Jessica M. Karmasek Aug. 21, 2013, 3:15pm

JEFFERSON CITY, Mo. (Legal Newsline) -- The Missouri Supreme Court, in a ruling last week, said an insurer is liable for the damages that were agreed to in a settlement of a junk fax lawsuit between an insured and a class of plaintiffs.

In the case at issue, hotel proprietor HIAR Holdings LLC used a marketing services company to send about 12,500 unsolicited advertising facsimiles -- i.e. "junk faxes" -- to recipients in the 314 and 636 area codes in October 2001.

About 10,000 of the junk faxes were received. Karen S. Little LLC brought a class action suit under the Telephone Consumer Protection Act, or TCPA, seeking injunctive relief and statutory damages of $500 per occurrence (per fax sent).

The TCPA is intended "to protect the privacy interests of residential telephone subscribers by placing restrictions on unsolicited, automated telephone calls to the home and to facilitate interstate commerce by restricting certain uses of facsimile (fax) machines and automatic dialers."

It allows a private right of action for recipients of unsolicited communications that violate the law.

At the time it had sent the junk faxes, HIAR was insured under a commercial general liability insurance policy from Columbia Casualty Company. The policy's provisions included coverage for property damage and advertising injury.

After the class filed suit, HIAR tendered defense of the suit to Columbia. Columbia, however, refused to defend in a letter sent in December 2002.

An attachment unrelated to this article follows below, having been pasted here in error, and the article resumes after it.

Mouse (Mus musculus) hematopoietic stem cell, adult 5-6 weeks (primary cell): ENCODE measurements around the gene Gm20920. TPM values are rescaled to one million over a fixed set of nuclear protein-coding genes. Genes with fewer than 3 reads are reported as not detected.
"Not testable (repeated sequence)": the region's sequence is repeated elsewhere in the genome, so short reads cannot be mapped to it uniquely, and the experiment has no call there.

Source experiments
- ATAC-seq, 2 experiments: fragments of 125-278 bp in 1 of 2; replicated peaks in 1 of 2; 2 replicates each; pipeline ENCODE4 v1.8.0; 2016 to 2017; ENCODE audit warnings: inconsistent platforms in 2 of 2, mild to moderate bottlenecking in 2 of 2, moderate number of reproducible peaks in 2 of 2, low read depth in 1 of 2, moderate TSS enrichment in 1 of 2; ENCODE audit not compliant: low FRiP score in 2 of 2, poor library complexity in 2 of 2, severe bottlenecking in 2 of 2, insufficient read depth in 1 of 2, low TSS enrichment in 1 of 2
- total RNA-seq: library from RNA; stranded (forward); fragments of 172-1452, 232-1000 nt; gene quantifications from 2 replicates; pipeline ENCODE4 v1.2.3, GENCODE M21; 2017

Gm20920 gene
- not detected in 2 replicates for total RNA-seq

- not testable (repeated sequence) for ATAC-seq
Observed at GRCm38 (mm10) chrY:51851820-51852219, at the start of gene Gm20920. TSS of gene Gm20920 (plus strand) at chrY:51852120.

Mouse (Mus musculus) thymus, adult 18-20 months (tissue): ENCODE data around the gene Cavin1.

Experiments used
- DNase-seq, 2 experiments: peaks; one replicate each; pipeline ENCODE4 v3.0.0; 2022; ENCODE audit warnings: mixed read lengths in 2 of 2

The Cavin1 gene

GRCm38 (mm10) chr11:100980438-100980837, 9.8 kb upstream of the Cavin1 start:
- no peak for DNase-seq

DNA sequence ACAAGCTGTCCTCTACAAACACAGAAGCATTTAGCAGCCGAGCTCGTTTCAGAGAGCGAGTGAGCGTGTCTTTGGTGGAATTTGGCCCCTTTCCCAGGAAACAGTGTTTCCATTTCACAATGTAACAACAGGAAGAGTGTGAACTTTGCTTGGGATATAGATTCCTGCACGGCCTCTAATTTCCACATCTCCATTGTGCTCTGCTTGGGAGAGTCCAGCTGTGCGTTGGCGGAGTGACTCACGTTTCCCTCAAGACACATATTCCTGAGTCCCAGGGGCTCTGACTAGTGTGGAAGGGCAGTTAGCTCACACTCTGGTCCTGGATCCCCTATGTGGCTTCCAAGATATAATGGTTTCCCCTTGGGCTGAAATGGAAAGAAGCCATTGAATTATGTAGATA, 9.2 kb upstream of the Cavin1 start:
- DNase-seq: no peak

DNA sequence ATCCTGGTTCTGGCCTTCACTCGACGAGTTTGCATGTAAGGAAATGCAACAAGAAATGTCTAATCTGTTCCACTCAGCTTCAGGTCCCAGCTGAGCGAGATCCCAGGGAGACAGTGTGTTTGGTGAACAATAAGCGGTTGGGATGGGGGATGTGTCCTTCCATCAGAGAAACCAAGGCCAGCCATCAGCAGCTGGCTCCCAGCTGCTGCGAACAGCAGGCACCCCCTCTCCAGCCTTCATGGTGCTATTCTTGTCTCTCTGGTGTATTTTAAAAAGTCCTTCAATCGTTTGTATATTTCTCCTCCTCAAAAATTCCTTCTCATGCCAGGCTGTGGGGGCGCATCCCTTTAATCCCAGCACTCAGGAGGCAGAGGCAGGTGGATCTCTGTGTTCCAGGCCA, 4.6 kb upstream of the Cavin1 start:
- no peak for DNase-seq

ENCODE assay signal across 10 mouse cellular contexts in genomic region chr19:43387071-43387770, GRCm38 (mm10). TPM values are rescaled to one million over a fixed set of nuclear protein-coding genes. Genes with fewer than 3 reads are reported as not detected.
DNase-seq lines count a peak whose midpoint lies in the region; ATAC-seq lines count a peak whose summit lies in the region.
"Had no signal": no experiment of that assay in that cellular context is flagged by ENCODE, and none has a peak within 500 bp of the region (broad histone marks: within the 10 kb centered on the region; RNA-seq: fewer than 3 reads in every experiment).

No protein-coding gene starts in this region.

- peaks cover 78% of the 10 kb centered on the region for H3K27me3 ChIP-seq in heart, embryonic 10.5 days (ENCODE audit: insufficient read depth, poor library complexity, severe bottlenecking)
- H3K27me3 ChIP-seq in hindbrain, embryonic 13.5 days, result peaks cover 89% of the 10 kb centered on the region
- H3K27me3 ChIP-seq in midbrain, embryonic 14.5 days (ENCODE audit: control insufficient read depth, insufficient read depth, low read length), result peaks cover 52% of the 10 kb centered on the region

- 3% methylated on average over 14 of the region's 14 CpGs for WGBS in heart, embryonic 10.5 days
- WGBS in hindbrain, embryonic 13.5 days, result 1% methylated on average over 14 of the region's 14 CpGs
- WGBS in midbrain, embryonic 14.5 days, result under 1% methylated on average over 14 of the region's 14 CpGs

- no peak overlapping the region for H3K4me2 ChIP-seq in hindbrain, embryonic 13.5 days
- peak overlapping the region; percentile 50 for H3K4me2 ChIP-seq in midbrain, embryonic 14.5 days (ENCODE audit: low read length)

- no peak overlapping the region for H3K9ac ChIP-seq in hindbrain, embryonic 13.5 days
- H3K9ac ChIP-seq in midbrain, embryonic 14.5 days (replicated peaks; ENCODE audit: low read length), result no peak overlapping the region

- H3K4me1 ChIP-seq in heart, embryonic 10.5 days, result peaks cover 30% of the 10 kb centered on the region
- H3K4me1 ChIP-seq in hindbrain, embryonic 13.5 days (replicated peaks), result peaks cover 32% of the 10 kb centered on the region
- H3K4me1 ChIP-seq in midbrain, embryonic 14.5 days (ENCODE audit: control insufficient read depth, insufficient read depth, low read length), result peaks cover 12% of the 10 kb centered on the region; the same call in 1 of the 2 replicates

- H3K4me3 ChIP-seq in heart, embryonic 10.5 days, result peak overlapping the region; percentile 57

It asserted that it would not defend the suit or provide HIAR coverage under its policy because the claims of the class were outside the policy provisions.

Eventually, the class and the insured reached a settlement, after which the class filed a garnishment action against Columbia.

The insurer then sought a declaratory judgment that its policy with the insured did not provide coverage, and its arguments included that there was no coverage for damages awarded related to the TCPA.

The trial court ultimately entered judgments in favor of the class, holding that Columbia wrongly had refused to defend the insured and was liable to indemnify the insured by paying the settlement amount plus interest.

Columbia appealed. The state's high court affirmed in its Aug. 13 ruling.

"Columbia is not persuasive in its assertions that the term 'damages' in its policy with HIAR could not encompass the class's TCPA claims," Chief Justice Mary Russell wrote in the court's 24-page opinion.

"TCPA statutory damages of $500 per occurrence are not damages in the nature of fines or penalties."

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